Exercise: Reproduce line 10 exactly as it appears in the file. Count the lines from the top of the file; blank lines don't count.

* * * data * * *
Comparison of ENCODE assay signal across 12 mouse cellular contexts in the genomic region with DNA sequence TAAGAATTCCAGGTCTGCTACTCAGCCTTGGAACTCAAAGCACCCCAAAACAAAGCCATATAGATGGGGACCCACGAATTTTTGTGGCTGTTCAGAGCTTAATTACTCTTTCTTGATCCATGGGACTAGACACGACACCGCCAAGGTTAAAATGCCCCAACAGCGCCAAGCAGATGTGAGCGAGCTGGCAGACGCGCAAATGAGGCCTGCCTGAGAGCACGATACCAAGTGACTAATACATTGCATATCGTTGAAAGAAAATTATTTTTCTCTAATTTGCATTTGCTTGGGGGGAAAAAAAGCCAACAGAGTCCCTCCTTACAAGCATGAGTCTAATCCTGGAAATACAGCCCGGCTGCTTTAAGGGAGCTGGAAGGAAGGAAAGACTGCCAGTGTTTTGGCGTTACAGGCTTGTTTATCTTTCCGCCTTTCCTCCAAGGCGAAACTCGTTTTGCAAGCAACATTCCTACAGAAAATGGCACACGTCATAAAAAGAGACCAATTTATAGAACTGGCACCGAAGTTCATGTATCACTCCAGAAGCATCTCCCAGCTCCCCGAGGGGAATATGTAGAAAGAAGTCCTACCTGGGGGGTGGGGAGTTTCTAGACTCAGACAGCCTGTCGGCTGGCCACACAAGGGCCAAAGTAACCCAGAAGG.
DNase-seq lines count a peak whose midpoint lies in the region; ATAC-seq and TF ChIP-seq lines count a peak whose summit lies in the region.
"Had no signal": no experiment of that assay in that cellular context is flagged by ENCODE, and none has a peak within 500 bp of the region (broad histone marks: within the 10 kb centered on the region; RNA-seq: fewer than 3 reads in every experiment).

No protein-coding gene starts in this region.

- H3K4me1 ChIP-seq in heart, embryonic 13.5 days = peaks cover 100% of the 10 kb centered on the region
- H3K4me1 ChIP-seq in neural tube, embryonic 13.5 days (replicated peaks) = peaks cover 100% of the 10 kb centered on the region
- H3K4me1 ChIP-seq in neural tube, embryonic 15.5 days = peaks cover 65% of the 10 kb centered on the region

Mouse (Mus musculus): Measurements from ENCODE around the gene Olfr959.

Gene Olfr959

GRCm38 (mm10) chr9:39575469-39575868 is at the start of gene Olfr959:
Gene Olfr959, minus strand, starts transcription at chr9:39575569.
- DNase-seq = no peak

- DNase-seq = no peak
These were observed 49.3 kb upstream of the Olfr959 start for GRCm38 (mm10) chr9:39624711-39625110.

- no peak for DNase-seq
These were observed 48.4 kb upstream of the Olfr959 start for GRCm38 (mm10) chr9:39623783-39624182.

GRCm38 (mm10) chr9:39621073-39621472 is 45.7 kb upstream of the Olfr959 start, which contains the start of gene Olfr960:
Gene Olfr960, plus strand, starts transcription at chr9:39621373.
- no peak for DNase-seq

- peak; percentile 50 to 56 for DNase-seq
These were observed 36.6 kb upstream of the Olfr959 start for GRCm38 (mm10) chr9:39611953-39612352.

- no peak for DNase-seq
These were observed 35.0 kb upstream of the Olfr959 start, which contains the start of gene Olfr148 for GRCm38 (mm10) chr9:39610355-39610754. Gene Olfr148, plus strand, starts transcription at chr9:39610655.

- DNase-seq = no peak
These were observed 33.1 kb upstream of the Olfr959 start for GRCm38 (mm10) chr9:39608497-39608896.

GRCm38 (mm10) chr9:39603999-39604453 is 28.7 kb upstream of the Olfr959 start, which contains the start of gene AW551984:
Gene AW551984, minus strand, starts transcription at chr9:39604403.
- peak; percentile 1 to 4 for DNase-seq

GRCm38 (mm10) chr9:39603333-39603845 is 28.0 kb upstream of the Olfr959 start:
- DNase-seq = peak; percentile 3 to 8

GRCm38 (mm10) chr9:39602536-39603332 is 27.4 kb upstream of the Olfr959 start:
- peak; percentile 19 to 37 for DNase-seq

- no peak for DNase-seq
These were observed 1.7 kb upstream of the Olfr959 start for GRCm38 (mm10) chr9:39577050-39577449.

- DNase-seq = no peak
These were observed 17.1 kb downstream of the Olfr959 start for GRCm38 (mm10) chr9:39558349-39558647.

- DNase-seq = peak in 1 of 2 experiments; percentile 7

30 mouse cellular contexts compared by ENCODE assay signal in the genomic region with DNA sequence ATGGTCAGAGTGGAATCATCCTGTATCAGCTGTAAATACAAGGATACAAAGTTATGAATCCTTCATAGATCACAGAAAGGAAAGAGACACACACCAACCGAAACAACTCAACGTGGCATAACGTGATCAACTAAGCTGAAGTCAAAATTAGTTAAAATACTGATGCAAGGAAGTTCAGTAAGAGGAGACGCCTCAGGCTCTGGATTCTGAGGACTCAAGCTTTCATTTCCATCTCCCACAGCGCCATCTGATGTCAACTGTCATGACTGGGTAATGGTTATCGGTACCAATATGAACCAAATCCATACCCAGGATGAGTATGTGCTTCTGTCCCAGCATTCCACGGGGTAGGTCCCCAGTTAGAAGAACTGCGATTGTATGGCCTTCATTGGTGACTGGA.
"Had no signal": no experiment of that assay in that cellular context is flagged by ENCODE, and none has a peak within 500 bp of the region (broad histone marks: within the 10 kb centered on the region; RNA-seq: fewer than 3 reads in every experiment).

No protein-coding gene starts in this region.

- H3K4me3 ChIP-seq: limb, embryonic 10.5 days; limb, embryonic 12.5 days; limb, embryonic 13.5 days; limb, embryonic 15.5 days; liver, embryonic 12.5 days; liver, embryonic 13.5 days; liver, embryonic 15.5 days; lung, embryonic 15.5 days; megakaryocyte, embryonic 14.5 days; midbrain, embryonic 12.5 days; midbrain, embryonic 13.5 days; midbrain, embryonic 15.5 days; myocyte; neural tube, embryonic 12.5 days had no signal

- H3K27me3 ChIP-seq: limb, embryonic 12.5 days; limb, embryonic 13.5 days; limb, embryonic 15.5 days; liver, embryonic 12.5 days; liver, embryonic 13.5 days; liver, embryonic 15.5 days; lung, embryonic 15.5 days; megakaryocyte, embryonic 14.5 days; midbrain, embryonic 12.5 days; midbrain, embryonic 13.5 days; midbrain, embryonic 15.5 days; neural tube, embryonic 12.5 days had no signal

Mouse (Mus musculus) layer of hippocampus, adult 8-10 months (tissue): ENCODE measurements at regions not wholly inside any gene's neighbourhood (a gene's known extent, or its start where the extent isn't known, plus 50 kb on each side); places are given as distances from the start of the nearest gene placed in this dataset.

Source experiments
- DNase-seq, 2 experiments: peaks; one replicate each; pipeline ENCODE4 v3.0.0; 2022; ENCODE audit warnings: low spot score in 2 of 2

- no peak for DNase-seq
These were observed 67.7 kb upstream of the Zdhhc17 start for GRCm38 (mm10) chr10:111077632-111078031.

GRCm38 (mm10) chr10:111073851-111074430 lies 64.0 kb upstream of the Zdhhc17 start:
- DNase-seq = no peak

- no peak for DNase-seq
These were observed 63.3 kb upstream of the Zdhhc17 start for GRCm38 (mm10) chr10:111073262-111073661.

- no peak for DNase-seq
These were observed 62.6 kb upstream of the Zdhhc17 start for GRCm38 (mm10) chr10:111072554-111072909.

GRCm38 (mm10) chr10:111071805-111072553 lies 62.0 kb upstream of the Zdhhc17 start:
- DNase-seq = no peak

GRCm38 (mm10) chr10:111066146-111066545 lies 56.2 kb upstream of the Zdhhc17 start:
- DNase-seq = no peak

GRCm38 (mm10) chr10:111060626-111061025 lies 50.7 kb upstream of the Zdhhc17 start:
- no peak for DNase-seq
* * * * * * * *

GRCm38 (mm10) chr9:39575469-39575868 is at the start of gene Olfr959: